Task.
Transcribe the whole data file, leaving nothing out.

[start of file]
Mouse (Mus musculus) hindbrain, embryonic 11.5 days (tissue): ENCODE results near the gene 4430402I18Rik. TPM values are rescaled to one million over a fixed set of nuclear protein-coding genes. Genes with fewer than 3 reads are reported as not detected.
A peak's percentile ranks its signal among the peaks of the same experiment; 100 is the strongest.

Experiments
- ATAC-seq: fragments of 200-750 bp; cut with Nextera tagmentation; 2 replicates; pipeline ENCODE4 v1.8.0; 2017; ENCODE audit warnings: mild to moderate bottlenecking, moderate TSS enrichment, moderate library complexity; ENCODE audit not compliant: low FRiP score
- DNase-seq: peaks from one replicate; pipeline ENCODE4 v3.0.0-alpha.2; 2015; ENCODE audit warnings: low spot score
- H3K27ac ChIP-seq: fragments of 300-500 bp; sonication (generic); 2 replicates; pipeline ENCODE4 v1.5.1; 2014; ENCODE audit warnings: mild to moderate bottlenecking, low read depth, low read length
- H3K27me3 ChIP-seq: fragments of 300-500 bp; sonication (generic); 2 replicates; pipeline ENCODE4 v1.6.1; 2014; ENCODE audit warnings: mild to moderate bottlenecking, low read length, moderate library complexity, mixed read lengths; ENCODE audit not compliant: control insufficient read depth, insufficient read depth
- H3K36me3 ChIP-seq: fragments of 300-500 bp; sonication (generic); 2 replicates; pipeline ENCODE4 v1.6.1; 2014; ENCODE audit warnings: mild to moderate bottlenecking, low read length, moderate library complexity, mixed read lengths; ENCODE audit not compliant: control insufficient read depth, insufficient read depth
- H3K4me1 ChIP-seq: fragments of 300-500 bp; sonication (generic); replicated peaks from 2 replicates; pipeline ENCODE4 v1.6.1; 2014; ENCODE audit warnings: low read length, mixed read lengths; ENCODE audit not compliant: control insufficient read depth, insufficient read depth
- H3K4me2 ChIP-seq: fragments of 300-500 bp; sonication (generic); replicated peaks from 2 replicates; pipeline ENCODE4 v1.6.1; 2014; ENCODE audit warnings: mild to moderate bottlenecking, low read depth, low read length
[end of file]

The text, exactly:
Mouse (Mus musculus) hindbrain, embryonic 11.5 days (tissue): ENCODE results near the gene 4430402I18Rik. TPM values are rescaled to one million over a fixed set of nuclear protein-coding genes. Genes with fewer than 3 reads are reported as not detected.
A peak's percentile ranks its signal among the peaks of the same experiment; 100 is the strongest.

Experiments
- ATAC-seq: fragments of 200-750 bp; cut with Nextera tagmentation; 2 replicates; pipeline ENCODE4 v1.8.0; 2017; ENCODE audit warnings: mild to moderate bottlenecking, moderate TSS enrichment, moderate library complexity; ENCODE audit not compliant: low FRiP score
- DNase-seq: peaks from one replicate; pipeline ENCODE4 v3.0.0-alpha.2; 2015; ENCODE audit warnings: low spot score
- H3K27ac ChIP-seq: fragments of 300-500 bp; sonication (generic); 2 replicates; pipeline ENCODE4 v1.5.1; 2014; ENCODE audit warnings: mild to moderate bottlenecking, low read depth, low read length
- H3K27me3 ChIP-seq: fragments of 300-500 bp; sonication (generic); 2 replicates; pipeline ENCODE4 v1.6.1; 2014; ENCODE audit warnings: mild to moderate bottlenecking, low read length, moderate library complexity, mixed read lengths; ENCODE audit not compliant: control insufficient read depth, insufficient read depth
- H3K36me3 ChIP-seq: fragments of 300-500 bp; sonication (generic); 2 replicates; pipeline ENCODE4 v1.6.1; 2014; ENCODE audit warnings: mild to moderate bottlenecking, low read length, moderate library complexity, mixed read lengths; ENCODE audit not compliant: control insufficient read depth, insufficient read depth
- H3K4me1 ChIP-seq: fragments of 300-500 bp; sonication (generic); replicated peaks from 2 replicates; pipeline ENCODE4 v1.6.1; 2014; ENCODE audit warnings: low read length, mixed read lengths; ENCODE audit not compliant: control insufficient read depth, insufficient read depth
- H3K4me2 ChIP-seq: fragments of 300-500 bp; sonication (generic); replicated peaks from 2 replicates; pipeline ENCODE4 v1.6.1; 2014; ENCODE audit warnings: mild to moderate bottlenecking, low read depth, low read length